Friday, August 17, 2012

Mama Bean sometimes can't win

Vignette the first:
Chatting with a patient during treatment, exchanging basic information about our children, boy/girl mix, ages and how many months apart they are. I love having these conversations, I love that I get to meet so many moms at varying stages of motherhood, I feel I am participating in community and shared wisdom and wonderful womanhood, or something. Then I ask if she is home full-time with her children (because I ask everyone about their primary occupation, because it's interesting, and because their occupational activities have a bearing on their spinal health.)

She replies, "Yes, I just couldn't fathom letting someone else raise my children, y'know?" And then, perhaps realizing that I have children and I clearly am letting someone else raise my children, she feels it necessary to ask, "So where do your kids go when you're here?" I don't know, maybe she was hoping, against hope, that (as in the first eight months of each of their lives) my husband was at home raising our children? And I was not the awful mother she had just insinuated me to be? Oh well. 'Tis not so. End scene.

Vignette the second:
Chatting with an older mom about feeling somewhat limited and/or isolated with my small children; describing that I don't always feel able to handle long outings, or poorly timed (vis a vis eating or napping) activities, or that I simply do not seem to have enough hands/patience/wits to parent some days. Explaining that I opt out (willingly, because it's what's best for my kids) but that I fear I'm missing out (on my community, on friendship, on having a life). Expecting (why do I expect things?) some commiseration, maybe, or some encouragement. I would have accepted even platitudes; this-too-shall-pass me, you'll-miss-it-one-day me - I don't even care! Instead, I got, "Yeah, I used to use my kids as an excuse, too, but then I realized I just had to do it. And it wasn't so bad." I don't know, maybe she thought that was encouraging? It wasn't. Call me crazy. End scene.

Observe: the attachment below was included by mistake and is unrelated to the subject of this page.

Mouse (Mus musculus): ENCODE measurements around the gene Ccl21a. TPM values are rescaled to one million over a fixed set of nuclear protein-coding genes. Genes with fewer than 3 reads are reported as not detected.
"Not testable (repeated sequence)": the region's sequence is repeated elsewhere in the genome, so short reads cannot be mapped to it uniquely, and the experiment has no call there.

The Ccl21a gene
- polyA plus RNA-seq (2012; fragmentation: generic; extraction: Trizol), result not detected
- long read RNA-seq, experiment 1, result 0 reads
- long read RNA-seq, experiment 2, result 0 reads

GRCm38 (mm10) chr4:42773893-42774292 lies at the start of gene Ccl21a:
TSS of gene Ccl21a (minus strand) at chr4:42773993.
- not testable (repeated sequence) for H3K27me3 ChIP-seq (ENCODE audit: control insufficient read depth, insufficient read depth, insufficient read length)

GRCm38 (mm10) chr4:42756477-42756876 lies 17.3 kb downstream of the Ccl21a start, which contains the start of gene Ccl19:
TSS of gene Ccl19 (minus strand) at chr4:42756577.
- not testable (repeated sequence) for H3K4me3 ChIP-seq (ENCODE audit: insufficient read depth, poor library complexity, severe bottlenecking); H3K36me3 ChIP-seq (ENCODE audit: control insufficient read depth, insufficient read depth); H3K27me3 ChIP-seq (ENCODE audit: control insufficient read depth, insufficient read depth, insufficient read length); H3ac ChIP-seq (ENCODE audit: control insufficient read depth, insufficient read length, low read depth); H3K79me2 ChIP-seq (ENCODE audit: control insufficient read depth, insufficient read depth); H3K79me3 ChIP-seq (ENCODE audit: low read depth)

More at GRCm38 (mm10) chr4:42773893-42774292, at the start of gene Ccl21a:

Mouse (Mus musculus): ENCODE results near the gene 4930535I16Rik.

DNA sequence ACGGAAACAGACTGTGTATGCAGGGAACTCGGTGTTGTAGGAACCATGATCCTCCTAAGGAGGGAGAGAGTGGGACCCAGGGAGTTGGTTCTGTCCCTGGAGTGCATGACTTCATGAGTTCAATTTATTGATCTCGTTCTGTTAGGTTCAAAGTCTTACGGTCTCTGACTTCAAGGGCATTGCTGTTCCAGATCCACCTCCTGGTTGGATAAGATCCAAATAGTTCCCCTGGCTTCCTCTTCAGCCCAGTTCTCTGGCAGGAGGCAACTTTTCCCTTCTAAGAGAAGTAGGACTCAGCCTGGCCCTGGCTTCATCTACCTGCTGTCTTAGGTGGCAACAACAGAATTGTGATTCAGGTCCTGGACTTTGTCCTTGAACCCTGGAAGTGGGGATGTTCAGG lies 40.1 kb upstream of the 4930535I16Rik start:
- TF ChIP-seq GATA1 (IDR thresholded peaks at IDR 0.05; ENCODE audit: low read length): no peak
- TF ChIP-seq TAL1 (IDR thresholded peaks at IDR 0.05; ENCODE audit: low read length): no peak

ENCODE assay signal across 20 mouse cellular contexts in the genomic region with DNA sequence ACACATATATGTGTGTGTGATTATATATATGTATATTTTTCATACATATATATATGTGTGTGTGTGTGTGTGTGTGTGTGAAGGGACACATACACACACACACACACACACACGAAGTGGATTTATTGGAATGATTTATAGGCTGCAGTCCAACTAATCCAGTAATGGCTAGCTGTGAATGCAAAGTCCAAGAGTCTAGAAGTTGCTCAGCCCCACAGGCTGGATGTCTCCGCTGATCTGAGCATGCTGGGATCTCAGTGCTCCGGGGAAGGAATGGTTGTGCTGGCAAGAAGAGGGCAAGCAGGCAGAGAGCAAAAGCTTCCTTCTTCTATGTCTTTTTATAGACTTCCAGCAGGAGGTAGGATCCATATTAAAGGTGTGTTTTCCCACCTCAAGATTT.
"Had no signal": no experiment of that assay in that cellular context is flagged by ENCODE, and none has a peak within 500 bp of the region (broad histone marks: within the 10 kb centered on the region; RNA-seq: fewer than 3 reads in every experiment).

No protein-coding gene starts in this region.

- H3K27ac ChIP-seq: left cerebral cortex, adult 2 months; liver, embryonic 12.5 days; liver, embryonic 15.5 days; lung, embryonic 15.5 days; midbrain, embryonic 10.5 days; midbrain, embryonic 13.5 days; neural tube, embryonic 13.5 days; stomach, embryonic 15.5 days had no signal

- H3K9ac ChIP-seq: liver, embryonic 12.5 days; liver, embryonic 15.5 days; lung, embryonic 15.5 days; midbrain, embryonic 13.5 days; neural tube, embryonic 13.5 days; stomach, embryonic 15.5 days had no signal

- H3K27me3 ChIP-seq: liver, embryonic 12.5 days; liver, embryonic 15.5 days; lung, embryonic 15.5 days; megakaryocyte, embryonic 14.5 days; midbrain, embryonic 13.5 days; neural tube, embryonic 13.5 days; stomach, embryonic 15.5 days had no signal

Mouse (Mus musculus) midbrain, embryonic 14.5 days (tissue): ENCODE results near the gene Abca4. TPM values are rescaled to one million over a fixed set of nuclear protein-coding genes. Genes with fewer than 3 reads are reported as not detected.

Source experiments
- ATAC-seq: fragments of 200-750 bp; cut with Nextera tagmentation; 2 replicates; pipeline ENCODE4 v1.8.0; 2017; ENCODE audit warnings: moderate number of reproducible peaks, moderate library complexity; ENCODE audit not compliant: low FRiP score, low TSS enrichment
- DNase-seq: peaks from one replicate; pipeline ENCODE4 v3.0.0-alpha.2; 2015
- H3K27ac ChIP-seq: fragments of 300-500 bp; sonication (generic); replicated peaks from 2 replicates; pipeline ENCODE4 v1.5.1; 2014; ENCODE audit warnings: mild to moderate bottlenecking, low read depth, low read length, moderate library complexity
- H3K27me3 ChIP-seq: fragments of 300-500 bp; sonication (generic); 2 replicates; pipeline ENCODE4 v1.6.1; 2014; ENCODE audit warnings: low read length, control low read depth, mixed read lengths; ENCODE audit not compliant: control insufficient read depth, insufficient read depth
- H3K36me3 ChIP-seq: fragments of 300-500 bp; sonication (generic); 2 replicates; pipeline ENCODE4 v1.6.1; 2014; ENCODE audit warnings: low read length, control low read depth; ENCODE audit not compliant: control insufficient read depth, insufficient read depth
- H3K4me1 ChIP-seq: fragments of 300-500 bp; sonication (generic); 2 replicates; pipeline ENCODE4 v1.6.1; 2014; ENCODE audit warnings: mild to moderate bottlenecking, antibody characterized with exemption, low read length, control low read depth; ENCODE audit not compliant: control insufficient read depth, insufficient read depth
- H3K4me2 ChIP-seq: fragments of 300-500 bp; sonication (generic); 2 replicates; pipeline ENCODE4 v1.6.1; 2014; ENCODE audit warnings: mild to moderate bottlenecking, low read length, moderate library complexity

Vignette the third:
In the midst of a group of harried moments ganging up on me, a progressing-into-cranky-and-irrational Moment, a toddler-and-pre-toddler-with-no-impulse-control Moment, I struggle to gather my belongings, assess any damage that's been caused, and prevent any potential damage from occurring by the barely-wrangled beasts. I struggle to maintain a socially-acceptable exterior, to be polite, to not yell, to not grab and wrestle and throw over my shoulder, kicking and screaming. I struggle with the fact that I love my children, and I accept them in all their moments, harried or not, but even so, the world does not. In fact, the world, at that moment, in the person of someone I thought of as a friend, instead said to me, "Wow, I just cannot relate to that, getting more and more riled up as they get tired. I guess my kids just weren't like that."

End. fucking. scene.


  1. Well...let's see...a stay-at-home-mom sometimes has a hard time understanding how other mother's could think differently than she does. Chalk that up to not really understanding how your way works for your children. The second lady, I have to admit, wasn't giving you comfort, but she was truth. It is really all to easy to use the kids as an excuse not to do something. I didn't go to the post office for that very reason and now I'm just lazy. The third scene.... you should have bitch slapped her. No mom in the middle of screaming kids wants to hear how wonderfully behaved another mom's kids were. We are all individuals... your little people don't do over-tired... it's okay.

    Deep breaths my lady.

  2. I hope that wasn't me, but fear it was.
    I'm sorry you had to deal with these things.